Childcare fee caps to curb runaway prices considered: Clare

Price caps and naming and shaming providers that charge too much are among the options currently being considered by government to limit runaway childcare costs, Education Minister Jason Clare has said.

Speaking on Sky News on Sunday, Minister Clare said while the government had acted to provide further bill relief to families through increased subsidies, it intended to embark on “serious reform” to lock in prices at lower levels.

Mr Clare’s intervention follows the release of a new report into child care costs released by the Australian Consumer and Competition Commission (ACCC) which finds child care costs in Australia are less affordable when compared with most other OECD countries.

In 2022, an Australian couple earning average wages with two children spent 16 per cent of their net household income on net childcare costs, compared with the 9 per cent OECD average, the report says.

Earlier this year, the competition watchdog also found fees had outpaced inflation in the past five years, with increases of between 20 per cent and 32 per cent in the five years to 2022.

In response, the Commission makes a number of recommendations to government including additional subsidies to under-served or vulnerable cohorts, the implementation of price controls, and a stronger price monitoring regime to halt surging child care costs.

Asked about the government’s next steps to curtail increased costs, Minister Clare did not rule out any of the reforms proposed by the ACCC.

“The idea of naming and shaming providers that are just charging you know, over the top fees, makes a lot of sense to me,” Mr Clare said.

“I made the point when our cheaper child care laws came in a couple of months ago … if people were taking advantage of this, just to jack up fees out of proportion with what’s happening in the economy, then there should be pressure placed on them.”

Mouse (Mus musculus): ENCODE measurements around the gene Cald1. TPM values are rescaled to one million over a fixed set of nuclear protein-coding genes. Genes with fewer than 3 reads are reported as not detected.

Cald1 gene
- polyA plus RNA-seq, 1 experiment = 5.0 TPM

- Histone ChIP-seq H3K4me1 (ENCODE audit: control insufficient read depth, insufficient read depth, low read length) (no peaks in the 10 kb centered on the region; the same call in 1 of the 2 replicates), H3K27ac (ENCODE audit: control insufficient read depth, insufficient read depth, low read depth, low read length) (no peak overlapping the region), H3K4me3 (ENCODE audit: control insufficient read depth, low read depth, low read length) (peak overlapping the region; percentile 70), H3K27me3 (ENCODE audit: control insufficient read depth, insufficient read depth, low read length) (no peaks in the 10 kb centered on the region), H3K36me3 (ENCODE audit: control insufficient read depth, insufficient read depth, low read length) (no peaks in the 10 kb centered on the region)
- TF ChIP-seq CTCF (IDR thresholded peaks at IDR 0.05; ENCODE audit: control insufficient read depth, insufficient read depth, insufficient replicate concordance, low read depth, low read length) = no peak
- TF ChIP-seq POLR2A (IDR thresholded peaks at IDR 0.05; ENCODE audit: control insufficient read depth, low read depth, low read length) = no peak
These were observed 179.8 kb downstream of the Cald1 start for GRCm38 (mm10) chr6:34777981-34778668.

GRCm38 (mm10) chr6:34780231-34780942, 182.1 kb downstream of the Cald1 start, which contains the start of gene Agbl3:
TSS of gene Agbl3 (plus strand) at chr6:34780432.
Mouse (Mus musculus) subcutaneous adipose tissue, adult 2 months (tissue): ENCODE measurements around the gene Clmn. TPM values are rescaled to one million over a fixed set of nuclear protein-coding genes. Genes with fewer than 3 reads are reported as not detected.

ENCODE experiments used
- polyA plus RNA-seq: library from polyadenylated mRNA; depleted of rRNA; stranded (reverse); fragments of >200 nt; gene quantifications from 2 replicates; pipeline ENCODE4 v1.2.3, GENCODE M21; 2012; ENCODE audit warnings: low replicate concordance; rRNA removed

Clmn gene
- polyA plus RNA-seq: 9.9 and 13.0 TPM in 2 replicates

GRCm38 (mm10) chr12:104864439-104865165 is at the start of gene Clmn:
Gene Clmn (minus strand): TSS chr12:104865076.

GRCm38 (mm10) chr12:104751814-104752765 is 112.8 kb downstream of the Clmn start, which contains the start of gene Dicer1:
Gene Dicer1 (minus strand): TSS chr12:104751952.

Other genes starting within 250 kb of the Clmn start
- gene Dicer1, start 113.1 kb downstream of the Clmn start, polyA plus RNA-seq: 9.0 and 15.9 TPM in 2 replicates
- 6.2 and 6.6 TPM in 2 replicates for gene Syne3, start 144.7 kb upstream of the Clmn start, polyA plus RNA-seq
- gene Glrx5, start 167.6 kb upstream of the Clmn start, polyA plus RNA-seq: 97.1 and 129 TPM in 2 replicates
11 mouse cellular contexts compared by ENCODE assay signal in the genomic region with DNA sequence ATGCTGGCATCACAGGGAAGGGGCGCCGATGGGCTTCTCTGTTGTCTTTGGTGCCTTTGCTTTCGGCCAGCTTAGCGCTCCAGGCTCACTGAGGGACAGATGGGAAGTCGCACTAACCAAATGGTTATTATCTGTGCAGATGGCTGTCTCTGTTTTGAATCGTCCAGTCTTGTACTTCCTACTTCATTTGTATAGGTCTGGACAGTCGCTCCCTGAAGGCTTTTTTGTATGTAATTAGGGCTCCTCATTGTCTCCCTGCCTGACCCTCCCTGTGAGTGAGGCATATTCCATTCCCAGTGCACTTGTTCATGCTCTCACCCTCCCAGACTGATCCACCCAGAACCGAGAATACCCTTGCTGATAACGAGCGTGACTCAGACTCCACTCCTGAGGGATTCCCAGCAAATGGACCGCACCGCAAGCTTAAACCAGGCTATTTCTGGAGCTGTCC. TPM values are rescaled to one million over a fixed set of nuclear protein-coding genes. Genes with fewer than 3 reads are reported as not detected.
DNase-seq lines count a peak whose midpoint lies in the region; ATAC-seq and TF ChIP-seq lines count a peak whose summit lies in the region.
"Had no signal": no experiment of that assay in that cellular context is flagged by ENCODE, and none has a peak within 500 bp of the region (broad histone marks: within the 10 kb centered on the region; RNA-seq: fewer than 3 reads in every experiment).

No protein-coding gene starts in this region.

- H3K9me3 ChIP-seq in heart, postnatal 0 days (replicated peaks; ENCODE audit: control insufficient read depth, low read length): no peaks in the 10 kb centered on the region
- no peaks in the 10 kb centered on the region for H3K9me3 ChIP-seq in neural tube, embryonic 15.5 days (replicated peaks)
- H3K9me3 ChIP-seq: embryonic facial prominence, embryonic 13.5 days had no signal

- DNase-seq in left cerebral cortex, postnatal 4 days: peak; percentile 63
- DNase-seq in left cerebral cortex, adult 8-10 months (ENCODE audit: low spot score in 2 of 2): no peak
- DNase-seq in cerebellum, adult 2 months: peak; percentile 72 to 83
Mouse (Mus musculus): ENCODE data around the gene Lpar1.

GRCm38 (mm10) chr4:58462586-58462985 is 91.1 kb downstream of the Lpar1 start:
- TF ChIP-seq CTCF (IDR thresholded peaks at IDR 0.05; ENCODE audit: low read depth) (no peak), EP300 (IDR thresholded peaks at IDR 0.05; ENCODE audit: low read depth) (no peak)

Caps on childcare fees may also be required to prevent providers from hiking prices in response to more lucrative government subsidies, Mr Clare said.

“[Child care centres] are just exploding through that cap. This report says that there needs to be some reform to that cap,” he said.

Mr Clare also pointed to the work currently being undertaken by the Productivity Commission on early childhood education and care which is due to be handed down at the end of the year.

The ACCC’s findings predate the implementation of the government’s increased cheaper child subsidies which kicked in on July 1 at a cost of $5.4bn, estimated to affect 1.2 million families across Australia.

Under the changes, a family earning $120,000 a year with one child in care will save about $1700 in out-of-pocket fees.

For families less than $80,000, the government will cover 90 per cent of childcare fees.

For families with two or more children in care, the subsidy will rise to 95 per cent for the second and subsequent child.

The ACCC report also notes that labour is the largest cost component in child care services.

Earlier this week, childhood educators won the right to bargain for pay rises of up to 25 per cent across multiple centres under the government’s new workplace laws.

The multi-employer pay negotiations cover 12,000 staff employed by 64 providers who are part of the Community Child Care Association and Community Early Learning Australia.

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